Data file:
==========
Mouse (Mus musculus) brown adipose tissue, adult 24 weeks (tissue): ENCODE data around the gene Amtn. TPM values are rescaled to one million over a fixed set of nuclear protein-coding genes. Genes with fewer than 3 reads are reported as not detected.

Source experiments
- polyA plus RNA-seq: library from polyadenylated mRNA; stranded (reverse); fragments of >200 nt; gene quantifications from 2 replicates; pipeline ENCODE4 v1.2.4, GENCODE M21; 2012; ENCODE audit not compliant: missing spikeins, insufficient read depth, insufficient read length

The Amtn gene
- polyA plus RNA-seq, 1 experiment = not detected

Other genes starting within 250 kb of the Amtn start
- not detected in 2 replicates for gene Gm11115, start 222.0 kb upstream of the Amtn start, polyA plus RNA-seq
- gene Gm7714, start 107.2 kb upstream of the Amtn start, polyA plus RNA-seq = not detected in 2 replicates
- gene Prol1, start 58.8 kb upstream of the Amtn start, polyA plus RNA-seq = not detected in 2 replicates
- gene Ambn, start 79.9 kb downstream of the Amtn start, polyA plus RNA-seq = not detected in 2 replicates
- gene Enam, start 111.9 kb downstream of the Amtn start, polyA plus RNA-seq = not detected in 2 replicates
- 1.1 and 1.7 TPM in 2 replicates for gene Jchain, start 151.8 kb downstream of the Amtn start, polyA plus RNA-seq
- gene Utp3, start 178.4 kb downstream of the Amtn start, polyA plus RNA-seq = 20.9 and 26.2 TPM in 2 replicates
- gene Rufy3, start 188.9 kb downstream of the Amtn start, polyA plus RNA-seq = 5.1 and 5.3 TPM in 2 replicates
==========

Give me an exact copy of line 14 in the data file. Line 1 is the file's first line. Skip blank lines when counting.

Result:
- gene Rufy3, start 188.9 kb downstream of the Amtn start, polyA plus RNA-seq = 5.1 and 5.3 TPM in 2 replicates